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W&M enrolls greater number of Pell-eligible students in Class of 2021

  • Closeup of sundial at Swem Library.
    Closeup of sundial at Swem Library.  William & Mary was recognized by the New York Times as being among the nation’s leading colleges and universities in commitment to access and affordability for low- and middle-income students, and the No. 1 public university in Virginia.  
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William & Mary saw a significant increase in the number of students eligible for Pell Grants in the Class of 2021.

The increase was reported to the Board of Visitors’ Academic Affairs Committee Thursday morning by Tim Wolfe, associate provost for enrollment and dean of admission, who characterized the increase as “one of the great successes” of the year.

Pell Grants are need-based, federal direct grants used to offset the costs of higher education and are one measure used informally to determine how effectively a school is serving a socio-economically diverse population.

This fall, William & Mary saw a 20 percent increase in Pell-eligible new students, both freshmen and transfers, as compared to last year, and a 30 percent increase compared to three years ago.

Looking at just the freshmen, 12 percent are eligible for the federal grants, up from 11 percent last year. The largest increase has been for in-state freshmen, of which 16 percent are eligible for Pell Grants, versus 14 percent last year.

“That’s something we’re very excited about,” Wolfe said, noting that the progress reflects several factors.

In admission and recruiting, he said, William & Mary has been working hard to make sure that high school counselors and families, particularly in Virginia, understand financial aid opportunities available to students with the highest financial need.

William & Mary’s holistic admission application review process also takes into consideration the circumstances and context of individual applicants. For example, a lower-income applicant might not have the financial resources to participate in extensive extracurricular activities.

Wolfe also said that William & Mary’s financial aid office is committed not only to helping students submit federal financial aid application information but also to faster deployment of award notifications so that families will “be able to see how William & Mary can be an affordable opportunity for them.”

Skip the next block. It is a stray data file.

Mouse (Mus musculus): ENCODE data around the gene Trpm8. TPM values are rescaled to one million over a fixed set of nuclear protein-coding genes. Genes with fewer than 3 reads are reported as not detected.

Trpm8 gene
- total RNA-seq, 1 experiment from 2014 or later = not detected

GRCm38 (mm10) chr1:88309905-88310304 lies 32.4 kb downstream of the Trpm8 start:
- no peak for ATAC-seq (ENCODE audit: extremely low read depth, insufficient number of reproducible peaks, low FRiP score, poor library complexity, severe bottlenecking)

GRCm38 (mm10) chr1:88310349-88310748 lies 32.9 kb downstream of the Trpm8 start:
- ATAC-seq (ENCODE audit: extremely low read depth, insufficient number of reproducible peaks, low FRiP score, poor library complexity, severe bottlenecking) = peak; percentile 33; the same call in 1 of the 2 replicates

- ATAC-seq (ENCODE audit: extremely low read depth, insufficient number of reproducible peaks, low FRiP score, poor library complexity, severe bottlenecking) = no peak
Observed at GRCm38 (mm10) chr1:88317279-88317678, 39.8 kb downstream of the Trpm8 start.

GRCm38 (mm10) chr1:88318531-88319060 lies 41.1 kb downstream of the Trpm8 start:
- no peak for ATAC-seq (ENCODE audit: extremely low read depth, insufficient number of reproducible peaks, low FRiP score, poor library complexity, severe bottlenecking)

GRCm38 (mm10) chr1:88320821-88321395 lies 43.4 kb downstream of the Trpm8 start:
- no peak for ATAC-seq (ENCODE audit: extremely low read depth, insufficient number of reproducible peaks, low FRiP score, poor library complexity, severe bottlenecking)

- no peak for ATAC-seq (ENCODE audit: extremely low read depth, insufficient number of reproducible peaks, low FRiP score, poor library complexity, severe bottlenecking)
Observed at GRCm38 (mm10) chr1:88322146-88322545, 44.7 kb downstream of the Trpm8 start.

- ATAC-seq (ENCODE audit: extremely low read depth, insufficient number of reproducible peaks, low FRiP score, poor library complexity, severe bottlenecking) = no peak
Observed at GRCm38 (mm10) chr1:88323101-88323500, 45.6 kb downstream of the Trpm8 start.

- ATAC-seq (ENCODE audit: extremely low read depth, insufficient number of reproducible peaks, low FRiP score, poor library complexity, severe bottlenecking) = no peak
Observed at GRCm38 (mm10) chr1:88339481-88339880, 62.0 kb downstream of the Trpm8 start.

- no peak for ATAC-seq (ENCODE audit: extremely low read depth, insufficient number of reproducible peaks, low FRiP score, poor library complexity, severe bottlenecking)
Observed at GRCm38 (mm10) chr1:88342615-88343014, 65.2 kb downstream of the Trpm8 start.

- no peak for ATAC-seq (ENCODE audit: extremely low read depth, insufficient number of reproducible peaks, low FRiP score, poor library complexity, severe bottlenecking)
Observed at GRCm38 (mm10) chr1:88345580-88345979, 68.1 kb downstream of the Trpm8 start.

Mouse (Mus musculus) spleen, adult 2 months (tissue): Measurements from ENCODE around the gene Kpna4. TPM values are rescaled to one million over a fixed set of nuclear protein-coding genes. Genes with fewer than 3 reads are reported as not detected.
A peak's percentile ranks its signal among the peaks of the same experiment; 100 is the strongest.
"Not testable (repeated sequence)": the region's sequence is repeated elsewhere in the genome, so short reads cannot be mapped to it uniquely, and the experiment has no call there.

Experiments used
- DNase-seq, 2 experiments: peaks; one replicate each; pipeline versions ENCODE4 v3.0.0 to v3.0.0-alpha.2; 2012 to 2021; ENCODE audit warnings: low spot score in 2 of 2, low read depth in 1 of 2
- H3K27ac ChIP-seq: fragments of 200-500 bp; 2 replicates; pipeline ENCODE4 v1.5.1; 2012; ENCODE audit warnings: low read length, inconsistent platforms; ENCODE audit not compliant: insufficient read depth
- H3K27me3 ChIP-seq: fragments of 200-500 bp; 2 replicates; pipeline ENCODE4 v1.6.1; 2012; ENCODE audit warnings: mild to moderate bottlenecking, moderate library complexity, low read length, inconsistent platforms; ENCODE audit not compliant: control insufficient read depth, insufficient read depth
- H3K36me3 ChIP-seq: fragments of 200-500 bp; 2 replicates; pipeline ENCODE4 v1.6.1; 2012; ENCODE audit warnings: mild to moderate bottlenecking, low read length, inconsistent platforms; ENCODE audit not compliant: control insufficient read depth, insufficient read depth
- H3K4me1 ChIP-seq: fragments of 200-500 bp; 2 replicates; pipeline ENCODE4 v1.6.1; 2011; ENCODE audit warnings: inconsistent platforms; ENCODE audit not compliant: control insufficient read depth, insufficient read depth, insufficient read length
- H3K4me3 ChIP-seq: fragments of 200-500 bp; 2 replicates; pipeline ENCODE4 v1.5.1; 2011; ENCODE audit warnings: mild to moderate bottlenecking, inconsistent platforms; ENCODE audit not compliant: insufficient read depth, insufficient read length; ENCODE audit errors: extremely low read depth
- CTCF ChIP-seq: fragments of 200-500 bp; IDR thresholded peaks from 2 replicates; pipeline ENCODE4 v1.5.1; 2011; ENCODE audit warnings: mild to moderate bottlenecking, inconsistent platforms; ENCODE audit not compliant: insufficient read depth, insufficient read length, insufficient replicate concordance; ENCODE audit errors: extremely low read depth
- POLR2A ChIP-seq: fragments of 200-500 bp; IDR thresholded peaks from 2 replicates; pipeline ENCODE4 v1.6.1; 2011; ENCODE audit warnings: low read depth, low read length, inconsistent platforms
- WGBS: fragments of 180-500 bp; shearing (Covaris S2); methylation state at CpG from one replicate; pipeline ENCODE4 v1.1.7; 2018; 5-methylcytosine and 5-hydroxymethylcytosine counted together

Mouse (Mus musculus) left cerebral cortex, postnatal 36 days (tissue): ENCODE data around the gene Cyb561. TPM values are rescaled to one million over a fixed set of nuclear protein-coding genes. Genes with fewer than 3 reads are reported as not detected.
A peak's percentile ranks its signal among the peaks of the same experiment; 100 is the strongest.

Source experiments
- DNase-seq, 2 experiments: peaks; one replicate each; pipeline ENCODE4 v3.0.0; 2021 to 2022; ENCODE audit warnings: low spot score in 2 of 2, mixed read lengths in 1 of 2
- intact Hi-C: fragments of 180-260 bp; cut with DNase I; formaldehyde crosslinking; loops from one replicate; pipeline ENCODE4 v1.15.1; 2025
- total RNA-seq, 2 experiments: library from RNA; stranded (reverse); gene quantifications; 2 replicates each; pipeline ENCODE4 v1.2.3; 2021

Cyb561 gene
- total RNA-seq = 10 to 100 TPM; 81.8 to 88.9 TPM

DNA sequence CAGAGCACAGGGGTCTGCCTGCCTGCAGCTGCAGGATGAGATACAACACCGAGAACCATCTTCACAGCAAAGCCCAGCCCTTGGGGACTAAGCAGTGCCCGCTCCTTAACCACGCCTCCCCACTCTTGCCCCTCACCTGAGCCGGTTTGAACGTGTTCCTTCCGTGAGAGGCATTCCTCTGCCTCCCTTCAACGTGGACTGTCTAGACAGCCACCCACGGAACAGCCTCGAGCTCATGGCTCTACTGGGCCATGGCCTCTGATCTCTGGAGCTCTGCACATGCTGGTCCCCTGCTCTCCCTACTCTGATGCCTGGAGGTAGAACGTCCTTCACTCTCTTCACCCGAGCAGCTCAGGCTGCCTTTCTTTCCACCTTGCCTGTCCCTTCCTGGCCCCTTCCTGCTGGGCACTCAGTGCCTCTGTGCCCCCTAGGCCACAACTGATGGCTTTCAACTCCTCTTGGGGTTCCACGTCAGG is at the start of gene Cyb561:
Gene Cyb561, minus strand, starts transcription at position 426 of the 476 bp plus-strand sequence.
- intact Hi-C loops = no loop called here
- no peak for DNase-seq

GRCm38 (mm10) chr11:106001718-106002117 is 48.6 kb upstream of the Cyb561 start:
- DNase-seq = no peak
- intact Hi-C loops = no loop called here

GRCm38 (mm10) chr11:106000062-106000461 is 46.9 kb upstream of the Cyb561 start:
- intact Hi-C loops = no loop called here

W&M also saw an increase to 11 percent in first-generation college students in the new class, compared to 8 percent three years ago.

William & Mary has not seen the same increases in out-of-state Pell-eligible students, in large part because the university cannot currently afford to meet the financial need of out-of-state students in the same way it does in-state students. This is one reason why the For the Bold fundraising campaign’s top priority is scholarship support.

Promoting an economically diverse undergraduate student body is one of the university’s goals. In addition to year-over-year increases in Pell Grant-eligible students, by 2020 William & Mary aims to increase by 50 percent the number of admitted in-state students from families with annual incomes of $60,000 or less.

“Higher education is one pathway to socio-economic mobility,” explained Provost Michael R. Halleran outside the committee meeting. “As a public university, William & Mary has an abiding commitment to serving the entirety of the Commonwealth of Virginia and of expanding opportunities for its citizens. We have made progress, but we must maintain the momentum, remaining focused on improving socio-economic diversity at William & Mary.” As part of these efforts, last spring, the university hosted a major conference, “Higher Education and Social Mobility.”

William & Mary was recognized by the New York Times this year as being among the nation’s leading colleges and universities in commitment to access and affordability for low- and middle-income students, and the No. 1 public university in Virginia. The Times’ report considered the percentage of students qualifying for Pell Grants, graduation rates and the net price for low- and middle-income students. Only 170 schools met the Times’ rankings standards. William & Mary ranked 15th among public colleges and universities and 56th overall.

Since the university in 2013 adopted a new financial model, the W&M Promise, the average net price for Virginia families with need making less than $75,000 has dropped by more than 20 percent. Among Virginia’s public universities, W&M offers the lowest net price for those students.

William & Mary is also the only public university in Virginia to replace all loans with grants for in-state students with annual family incomes under $40,000. The university is currently meeting the entire financial need for Virginia students.